In the future-oriented non-stress (FN) group, participants were told to relax and to make a list of events within the next 6 months that they were looking forward to (e.g., school vacations).

If the participants were randomly selected to be in the present-oriented non-stress (PN) group, they were asked to relax and sit quietly while listening to music (Winston, 1984, track 4). Listening to relaxing music is often used as a non-stressful control task in studies that involve stress manipulation (e.g., van den Bos et al., 2009).

Delay and probability discounting task

The delay and probability discounting task administered following the stress and time orientation manipulations was a computerized question-based measure used in past research to study choice behavior (Richards et al., 1999). In the series of delay trials, participants were presented with questions asking about their preferences between $10 to be received after one of the delays (1, 2, 30, 180, and 365 days) or a smaller amount (e.g., $2) to be received immediately. For each trial, they were instructed to click on the reward they preferred. Time to choose was unlimited, and after each response participants were asked, “Are you sure about your response?” If they indicated uncertainty, they were permitted to go back to make a different choice; if they were sure, the program continued to the next question. For each delay, the immediate reward amount was increased or decreased in value (±$0.50) based on previous responses until an indifference value was reached. An indifference value is defined as the smallest amount of money chosen to be received immediately instead of waiting the specified delay in order to receive the $10 standard. A random adjusting-amount procedure was programmed to use the answers to previous questions to restrict the range of values from which the immediate value for the next question was selected. This procedure was unlikely to be transparent to participants, because delay trials were interspersed with probability trials (see next section), and the algorithm for determining the adjusted value for subsequent questions was not readily predictable. No participant indicated that he detected the adjusting nature of the task.

Interspersed with delay trials were probability trials. In these trials, participants were presented with a choice between $10 to be received at varying levels of probability (25, 50, 75, and 90%) or a smaller amount with a 100% chance of receipt. As in the delay trials, the smaller amount was increased or decreased in value (±$0.50) based on previous responses until an indifference value was reached. The initial adjusted value was randomized, and the range of potential indifference values was restricted with every response. An indifference value for each probability was defined as the smallest amount of money chosen to be received with certainty instead of taking the probabilistic $10. The task automatically terminated once an indifference value was calculated for each delay and for each probability (for more details on this procedure, see Richards et al., 1999).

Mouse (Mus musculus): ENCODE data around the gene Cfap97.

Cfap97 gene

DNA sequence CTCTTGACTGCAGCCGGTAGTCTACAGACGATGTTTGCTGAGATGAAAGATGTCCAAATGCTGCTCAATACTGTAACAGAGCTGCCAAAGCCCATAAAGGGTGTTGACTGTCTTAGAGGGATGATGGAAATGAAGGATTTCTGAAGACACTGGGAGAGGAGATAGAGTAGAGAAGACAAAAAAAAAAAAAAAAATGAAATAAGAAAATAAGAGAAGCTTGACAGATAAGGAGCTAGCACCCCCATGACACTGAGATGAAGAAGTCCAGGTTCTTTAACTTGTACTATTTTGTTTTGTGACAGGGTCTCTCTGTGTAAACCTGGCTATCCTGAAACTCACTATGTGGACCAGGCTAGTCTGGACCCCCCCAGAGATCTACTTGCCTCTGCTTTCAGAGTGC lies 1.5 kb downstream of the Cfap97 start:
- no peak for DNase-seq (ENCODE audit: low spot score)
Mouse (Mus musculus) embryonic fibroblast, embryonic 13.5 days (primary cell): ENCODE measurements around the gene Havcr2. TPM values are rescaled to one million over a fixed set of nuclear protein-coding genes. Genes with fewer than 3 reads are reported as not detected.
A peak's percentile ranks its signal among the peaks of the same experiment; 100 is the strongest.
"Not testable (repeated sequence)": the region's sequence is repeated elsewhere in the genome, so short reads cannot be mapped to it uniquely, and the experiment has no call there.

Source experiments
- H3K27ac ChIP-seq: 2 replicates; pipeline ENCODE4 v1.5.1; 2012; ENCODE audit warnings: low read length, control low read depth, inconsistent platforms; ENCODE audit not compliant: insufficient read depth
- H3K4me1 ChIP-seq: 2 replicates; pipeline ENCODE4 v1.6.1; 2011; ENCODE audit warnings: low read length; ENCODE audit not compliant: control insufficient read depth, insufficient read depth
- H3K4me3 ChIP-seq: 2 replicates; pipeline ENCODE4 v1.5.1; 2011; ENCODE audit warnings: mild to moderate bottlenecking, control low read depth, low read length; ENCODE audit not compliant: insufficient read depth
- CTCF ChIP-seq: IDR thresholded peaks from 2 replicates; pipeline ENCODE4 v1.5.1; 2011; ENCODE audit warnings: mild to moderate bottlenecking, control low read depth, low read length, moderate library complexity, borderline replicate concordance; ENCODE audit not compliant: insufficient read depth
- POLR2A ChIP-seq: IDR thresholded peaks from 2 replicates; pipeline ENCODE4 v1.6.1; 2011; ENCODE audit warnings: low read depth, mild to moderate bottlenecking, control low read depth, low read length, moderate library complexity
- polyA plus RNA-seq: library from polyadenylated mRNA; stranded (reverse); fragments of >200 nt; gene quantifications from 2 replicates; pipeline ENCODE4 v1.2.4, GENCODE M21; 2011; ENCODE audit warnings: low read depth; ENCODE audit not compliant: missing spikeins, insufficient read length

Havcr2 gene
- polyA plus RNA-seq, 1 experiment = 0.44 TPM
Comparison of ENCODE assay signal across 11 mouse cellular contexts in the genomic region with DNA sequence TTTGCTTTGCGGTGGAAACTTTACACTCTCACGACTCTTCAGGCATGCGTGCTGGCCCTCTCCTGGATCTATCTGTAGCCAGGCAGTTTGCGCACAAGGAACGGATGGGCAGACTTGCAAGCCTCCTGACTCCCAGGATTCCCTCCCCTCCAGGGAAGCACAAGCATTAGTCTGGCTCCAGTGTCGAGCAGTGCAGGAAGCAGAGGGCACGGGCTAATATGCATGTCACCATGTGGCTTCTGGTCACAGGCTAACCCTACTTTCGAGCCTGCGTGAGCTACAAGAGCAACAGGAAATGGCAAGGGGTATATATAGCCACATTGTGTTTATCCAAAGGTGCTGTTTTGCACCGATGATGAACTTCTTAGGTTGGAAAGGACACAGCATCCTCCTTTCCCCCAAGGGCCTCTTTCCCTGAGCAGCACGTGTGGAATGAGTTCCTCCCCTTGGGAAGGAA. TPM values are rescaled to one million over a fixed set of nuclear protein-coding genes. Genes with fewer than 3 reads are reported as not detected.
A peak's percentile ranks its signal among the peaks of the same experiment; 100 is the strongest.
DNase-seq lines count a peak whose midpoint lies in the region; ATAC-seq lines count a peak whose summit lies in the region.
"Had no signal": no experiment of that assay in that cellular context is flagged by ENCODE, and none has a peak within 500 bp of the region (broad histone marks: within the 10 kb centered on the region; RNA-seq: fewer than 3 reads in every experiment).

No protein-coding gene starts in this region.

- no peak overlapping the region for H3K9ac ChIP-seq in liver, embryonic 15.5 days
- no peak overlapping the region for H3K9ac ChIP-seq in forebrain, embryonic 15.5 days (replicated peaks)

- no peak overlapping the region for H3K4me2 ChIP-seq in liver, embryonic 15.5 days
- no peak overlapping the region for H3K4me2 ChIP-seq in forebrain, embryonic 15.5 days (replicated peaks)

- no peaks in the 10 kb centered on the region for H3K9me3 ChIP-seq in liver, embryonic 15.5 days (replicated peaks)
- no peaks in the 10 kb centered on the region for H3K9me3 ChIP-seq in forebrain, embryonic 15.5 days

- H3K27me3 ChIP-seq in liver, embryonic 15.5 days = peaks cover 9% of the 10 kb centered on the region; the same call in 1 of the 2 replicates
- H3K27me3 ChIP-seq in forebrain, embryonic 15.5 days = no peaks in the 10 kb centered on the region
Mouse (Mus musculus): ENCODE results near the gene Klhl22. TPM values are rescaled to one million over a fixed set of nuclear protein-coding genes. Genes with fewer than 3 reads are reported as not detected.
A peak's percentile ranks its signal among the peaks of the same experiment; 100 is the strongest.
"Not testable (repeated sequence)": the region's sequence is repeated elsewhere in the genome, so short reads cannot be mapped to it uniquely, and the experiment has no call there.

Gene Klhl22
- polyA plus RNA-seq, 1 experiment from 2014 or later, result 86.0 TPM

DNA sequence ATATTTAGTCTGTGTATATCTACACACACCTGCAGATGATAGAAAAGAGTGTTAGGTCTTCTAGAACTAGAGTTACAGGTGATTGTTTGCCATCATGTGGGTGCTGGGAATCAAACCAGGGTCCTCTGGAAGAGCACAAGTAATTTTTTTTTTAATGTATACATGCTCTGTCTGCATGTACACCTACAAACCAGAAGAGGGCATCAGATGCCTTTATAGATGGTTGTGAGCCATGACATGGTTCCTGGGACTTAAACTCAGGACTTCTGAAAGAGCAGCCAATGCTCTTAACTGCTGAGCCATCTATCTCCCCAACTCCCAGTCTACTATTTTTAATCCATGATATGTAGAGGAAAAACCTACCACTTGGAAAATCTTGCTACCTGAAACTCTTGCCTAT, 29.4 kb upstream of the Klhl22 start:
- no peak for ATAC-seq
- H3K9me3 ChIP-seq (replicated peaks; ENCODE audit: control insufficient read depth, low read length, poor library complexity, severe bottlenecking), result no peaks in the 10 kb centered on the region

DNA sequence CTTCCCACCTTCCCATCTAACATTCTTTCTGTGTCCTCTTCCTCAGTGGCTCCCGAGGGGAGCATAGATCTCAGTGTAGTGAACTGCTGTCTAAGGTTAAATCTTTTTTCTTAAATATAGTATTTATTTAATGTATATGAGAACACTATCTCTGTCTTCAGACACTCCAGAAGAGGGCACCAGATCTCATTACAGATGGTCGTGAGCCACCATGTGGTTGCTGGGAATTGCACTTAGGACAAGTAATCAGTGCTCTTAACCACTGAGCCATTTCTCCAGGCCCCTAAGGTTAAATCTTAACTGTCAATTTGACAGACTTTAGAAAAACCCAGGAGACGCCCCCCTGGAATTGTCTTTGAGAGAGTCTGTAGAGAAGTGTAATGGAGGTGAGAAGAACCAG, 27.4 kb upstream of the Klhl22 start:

To increase the saliency and relevance of their choices, participants were told at the outset that one of their responses would be randomly selected and that they would receive the amount they chose at the delay specified, or with the probability specified. That is, if they chose the immediate reward on the randomly selected trial, they would receive the money as additional compensation after the session; conversely, if they chose the larger, delayed reward, they would receive the money either by mail, or by returning to the laboratory, after the delay specified. If the randomly selected trial was a probability trial, they would either receive a reward at the end of the session (if they chose the “definite” option) or they would draw a token from a bag containing two colors of tokens in the proportion that reflected the probability of their selection, thereby possibly receiving compensation at the end of the session. After completing this procedure, participants were asked to rate their certainties for receiving the delayed rewards (e.g., “If you had chosen the money delayed by 365 days, were you sure you would actually get that money if it was the randomly selected answer? How sure were you that you would get the money in 365 days if you chose it?”; Richards et al., 1999).

Following this task, salivary cortisol was sampled (T2). Participants in the stress condition were then asked to give the 3-min speech, while participants in the non-stress condition were informed of their winnings in the delay discounting task. Participants in the stress condition were not informed about their winnings until after the speech.